Although like most Scots I’ve been acquainted with a smattering of Burns’s poetry since childhood, my interest was really aroused when writing an essay on him as an undergraduate at an English university. Why did Burns seem so different from other 18th century and Romantic poets that we studied? Despite initial difficulties in grasping the meaning of some of his 18th century Scots diction, Burns’s verse spoke with an immediacy and freshness that was quite unique, obviously one reason for his huge but under-acknowledged influence on other great poets like Wordsworth, Byron and Whitman. After becoming a professional scholar of Romantic literature, and having paid my dues to other British writers of the period, in 2004 I embarked on a 6-year research project on Burns and his social context, the fruits of which were published in my 2010 book Robert Burns and Pastoral: Poetry and Improvement in Late 18th century Scotland, co-winner of the NLS/Saltire Prize for 2011. I’m honoured to be editing the first volume in the new AHRC-funded Oxford edition, and am enjoying learning more about Burns and his literary context with every page that I edit. I’m also lucky to be able to share my enthusiasm with the distinguished group of Burns scholars here in the Robert Burns Centre at the University of Glasgow, with whom I’m in constant communication, and who will (I hope) save me from making too many blunders!

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Professor Kirsteen McCue (Editor)

Kirsteen McCue

My introduction to Burns was listening to my parents perform the songs – often below me as I lay in bed. In fact I can’t remember a time when Burns wasn’t ‘present’ in our family lives. As a former miner, turned professional singer, my father revered Burns and virtually everything he wrote and stood for politically. As a teenager looking for a topic for my sixth year studies English course, I fought against the idea of working on Burns, but this parental influence clearly made its mark on me. I gave in early! My dissertation in my final year at school led to my taking Scottish Literature as an undergraduate at Glasgow University. And I have been unable to shake him off since – my doctoral work ended up bringing Scottish literature and music together and focussed on Burns’s second song editor, George Thomson and his big, opulent collections of National Airs. And here I am, now working for the Centre for Robert Burns Studies back in Glasgow and being part of the editorial team for a new edition of his work, including all those songs! It’s such an exciting project, and I feel very privileged to be involved.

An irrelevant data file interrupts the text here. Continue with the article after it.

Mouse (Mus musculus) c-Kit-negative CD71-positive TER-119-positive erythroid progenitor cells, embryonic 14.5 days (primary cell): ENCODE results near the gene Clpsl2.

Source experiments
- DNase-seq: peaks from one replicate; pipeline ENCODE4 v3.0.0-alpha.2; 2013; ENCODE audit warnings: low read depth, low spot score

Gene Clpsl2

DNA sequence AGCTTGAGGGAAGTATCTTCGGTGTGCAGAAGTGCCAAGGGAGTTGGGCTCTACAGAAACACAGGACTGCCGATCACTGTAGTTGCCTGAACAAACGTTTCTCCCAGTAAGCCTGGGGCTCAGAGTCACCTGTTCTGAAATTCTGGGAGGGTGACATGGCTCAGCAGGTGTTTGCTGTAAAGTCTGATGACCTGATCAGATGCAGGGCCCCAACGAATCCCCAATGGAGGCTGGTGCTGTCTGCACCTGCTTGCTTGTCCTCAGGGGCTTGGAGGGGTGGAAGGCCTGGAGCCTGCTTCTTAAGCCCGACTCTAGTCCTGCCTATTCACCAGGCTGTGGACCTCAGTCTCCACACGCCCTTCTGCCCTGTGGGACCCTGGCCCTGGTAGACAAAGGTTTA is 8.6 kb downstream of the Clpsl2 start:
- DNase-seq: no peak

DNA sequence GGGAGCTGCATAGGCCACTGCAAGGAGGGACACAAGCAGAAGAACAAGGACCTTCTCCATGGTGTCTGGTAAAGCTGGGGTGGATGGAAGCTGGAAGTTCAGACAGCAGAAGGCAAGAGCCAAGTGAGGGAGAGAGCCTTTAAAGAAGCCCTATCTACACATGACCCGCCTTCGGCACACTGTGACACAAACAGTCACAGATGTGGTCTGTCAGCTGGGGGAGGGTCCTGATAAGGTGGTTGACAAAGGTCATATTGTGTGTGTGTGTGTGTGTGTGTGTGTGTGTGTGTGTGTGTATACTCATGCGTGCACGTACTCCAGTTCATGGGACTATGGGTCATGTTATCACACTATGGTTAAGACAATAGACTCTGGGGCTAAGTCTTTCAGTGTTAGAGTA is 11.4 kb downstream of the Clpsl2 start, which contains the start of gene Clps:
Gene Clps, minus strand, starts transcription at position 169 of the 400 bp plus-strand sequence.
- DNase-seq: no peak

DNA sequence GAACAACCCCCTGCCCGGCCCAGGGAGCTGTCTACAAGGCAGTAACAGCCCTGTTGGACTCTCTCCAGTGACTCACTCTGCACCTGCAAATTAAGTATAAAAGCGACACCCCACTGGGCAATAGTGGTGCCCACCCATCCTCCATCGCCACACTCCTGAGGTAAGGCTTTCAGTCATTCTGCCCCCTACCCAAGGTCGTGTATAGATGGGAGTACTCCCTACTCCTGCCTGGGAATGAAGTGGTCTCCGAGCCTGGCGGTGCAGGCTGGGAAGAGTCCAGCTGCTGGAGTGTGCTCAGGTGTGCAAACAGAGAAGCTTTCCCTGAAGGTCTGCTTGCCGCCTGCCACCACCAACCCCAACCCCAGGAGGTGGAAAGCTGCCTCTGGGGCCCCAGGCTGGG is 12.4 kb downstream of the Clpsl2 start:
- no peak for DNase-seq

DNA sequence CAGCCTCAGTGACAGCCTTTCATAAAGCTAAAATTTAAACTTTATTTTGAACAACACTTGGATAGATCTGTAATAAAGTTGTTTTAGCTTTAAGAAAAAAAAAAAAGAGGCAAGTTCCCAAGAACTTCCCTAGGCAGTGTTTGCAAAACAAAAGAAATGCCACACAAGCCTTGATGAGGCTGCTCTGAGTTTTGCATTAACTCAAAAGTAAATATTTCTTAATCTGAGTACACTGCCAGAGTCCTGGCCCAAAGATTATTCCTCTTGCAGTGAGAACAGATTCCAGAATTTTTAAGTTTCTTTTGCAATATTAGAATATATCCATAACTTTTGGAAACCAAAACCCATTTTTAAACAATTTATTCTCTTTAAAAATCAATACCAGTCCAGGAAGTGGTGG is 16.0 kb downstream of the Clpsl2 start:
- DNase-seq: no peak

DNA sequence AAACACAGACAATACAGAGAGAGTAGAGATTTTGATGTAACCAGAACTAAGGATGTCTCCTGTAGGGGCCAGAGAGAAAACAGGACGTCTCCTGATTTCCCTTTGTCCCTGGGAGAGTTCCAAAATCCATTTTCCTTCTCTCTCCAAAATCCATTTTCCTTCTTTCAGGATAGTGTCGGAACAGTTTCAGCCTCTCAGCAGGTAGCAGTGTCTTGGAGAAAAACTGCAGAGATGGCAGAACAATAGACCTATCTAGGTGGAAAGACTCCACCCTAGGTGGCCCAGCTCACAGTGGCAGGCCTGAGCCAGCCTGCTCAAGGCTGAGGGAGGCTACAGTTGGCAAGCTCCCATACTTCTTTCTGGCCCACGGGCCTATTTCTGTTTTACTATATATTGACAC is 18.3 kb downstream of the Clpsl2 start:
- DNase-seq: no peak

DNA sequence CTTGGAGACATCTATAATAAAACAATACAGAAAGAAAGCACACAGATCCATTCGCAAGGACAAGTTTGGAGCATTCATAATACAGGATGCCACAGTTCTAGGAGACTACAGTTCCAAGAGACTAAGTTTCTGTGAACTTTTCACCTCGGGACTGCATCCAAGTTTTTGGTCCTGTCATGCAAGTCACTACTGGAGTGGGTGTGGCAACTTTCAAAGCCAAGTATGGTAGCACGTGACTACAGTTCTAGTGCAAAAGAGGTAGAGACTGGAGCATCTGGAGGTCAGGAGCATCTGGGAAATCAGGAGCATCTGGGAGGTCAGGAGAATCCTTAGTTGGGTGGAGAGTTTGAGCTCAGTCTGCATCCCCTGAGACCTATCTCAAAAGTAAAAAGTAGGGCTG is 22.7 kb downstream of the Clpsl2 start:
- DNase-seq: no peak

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Professor Murray Pittock (Editor)

Murray PittockMurray Pittock FRSEis Bradley Professor of English Literature at the University of Glasgow, and has held visiting appointments in Dublin, Prague, Auburn and Yale universities. His 2002 British Academy prize Chatterton Lecture, ‘Robert Burns and British Poetry’, delivered in London, Edinburgh, Oxford, Ireland and elsewhere, played a significant part in the critical recuperation of Burns from six decades of neglect. More recently he has published Robert Burns in Global Culture (2011), Scottish and Irish Romanticism (2008, 2011) and The Edinburgh Companion to Scottish Romanticism (2011), as well as being PI of the AHRC Beyond Text and Global Burns Network grants. His ‘Reception of Robert Burns in Europe’ collection is due out from Continuum in 2014.